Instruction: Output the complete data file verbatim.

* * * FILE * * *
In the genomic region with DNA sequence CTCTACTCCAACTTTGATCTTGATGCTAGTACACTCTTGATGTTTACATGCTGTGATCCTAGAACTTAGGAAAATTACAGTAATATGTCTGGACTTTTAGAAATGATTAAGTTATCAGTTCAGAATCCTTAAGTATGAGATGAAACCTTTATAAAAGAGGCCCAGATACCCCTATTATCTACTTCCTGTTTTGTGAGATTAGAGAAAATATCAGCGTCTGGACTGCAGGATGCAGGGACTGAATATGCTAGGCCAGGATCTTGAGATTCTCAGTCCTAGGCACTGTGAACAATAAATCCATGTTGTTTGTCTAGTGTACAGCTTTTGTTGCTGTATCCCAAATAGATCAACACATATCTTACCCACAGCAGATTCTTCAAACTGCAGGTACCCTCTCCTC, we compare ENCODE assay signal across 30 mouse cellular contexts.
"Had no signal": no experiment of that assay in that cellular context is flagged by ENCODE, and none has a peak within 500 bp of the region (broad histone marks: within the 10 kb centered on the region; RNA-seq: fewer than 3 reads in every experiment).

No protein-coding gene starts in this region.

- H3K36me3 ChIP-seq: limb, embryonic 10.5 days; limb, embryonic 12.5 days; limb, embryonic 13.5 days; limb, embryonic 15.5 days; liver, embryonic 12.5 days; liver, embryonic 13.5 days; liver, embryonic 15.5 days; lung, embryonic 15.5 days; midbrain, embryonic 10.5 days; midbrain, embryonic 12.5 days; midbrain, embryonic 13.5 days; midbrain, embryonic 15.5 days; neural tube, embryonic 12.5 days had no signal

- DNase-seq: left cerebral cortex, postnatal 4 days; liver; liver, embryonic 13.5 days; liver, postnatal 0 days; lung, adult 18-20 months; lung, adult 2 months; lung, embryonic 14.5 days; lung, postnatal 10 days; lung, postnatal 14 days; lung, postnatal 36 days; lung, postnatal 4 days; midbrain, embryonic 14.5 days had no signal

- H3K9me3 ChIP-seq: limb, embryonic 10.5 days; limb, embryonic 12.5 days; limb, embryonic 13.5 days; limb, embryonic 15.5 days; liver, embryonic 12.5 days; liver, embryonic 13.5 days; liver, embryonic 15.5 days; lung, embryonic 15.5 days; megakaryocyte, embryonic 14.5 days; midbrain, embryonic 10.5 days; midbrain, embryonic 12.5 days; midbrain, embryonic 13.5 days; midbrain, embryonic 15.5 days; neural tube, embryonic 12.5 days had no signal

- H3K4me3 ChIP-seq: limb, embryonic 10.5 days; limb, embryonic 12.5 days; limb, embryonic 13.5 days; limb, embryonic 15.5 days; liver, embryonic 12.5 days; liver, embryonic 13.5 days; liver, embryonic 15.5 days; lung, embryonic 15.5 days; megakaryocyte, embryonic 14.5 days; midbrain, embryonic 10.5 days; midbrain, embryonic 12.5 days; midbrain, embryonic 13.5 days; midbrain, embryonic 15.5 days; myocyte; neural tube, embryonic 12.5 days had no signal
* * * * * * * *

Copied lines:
In the genomic region with DNA sequence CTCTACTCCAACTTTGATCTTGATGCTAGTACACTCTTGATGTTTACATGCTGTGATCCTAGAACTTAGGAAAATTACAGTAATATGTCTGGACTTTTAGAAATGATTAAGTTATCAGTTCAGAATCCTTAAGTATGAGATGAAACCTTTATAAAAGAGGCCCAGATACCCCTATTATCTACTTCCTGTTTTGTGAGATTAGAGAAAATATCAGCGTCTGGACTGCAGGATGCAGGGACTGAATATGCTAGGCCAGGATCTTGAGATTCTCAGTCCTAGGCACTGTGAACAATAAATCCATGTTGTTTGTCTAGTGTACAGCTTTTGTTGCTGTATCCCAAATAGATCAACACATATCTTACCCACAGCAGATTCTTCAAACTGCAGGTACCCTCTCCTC, we compare ENCODE assay signal across 30 mouse cellular contexts.
"Had no signal": no experiment of that assay in that cellular context is flagged by ENCODE, and none has a peak within 500 bp of the region (broad histone marks: within the 10 kb centered on the region; RNA-seq: fewer than 3 reads in every experiment).

No protein-coding gene starts in this region.

- H3K36me3 ChIP-seq: limb, embryonic 10.5 days; limb, embryonic 12.5 days; limb, embryonic 13.5 days; limb, embryonic 15.5 days; liver, embryonic 12.5 days; liver, embryonic 13.5 days; liver, embryonic 15.5 days; lung, embryonic 15.5 days; midbrain, embryonic 10.5 days; midbrain, embryonic 12.5 days; midbrain, embryonic 13.5 days; midbrain, embryonic 15.5 days; neural tube, embryonic 12.5 days had no signal

- DNase-seq: left cerebral cortex, postnatal 4 days; liver; liver, embryonic 13.5 days; liver, postnatal 0 days; lung, adult 18-20 months; lung, adult 2 months; lung, embryonic 14.5 days; lung, postnatal 10 days; lung, postnatal 14 days; lung, postnatal 36 days; lung, postnatal 4 days; midbrain, embryonic 14.5 days had no signal

- H3K9me3 ChIP-seq: limb, embryonic 10.5 days; limb, embryonic 12.5 days; limb, embryonic 13.5 days; limb, embryonic 15.5 days; liver, embryonic 12.5 days; liver, embryonic 13.5 days; liver, embryonic 15.5 days; lung, embryonic 15.5 days; megakaryocyte, embryonic 14.5 days; midbrain, embryonic 10.5 days; midbrain, embryonic 12.5 days; midbrain, embryonic 13.5 days; midbrain, embryonic 15.5 days; neural tube, embryonic 12.5 days had no signal

- H3K4me3 ChIP-seq: limb, embryonic 10.5 days; limb, embryonic 12.5 days; limb, embryonic 13.5 days; limb, embryonic 15.5 days; liver, embryonic 12.5 days; liver, embryonic 13.5 days; liver, embryonic 15.5 days; lung, embryonic 15.5 days; megakaryocyte, embryonic 14.5 days; midbrain, embryonic 10.5 days; midbrain, embryonic 12.5 days; midbrain, embryonic 13.5 days; midbrain, embryonic 15.5 days; myocyte; neural tube, embryonic 12.5 days had no signal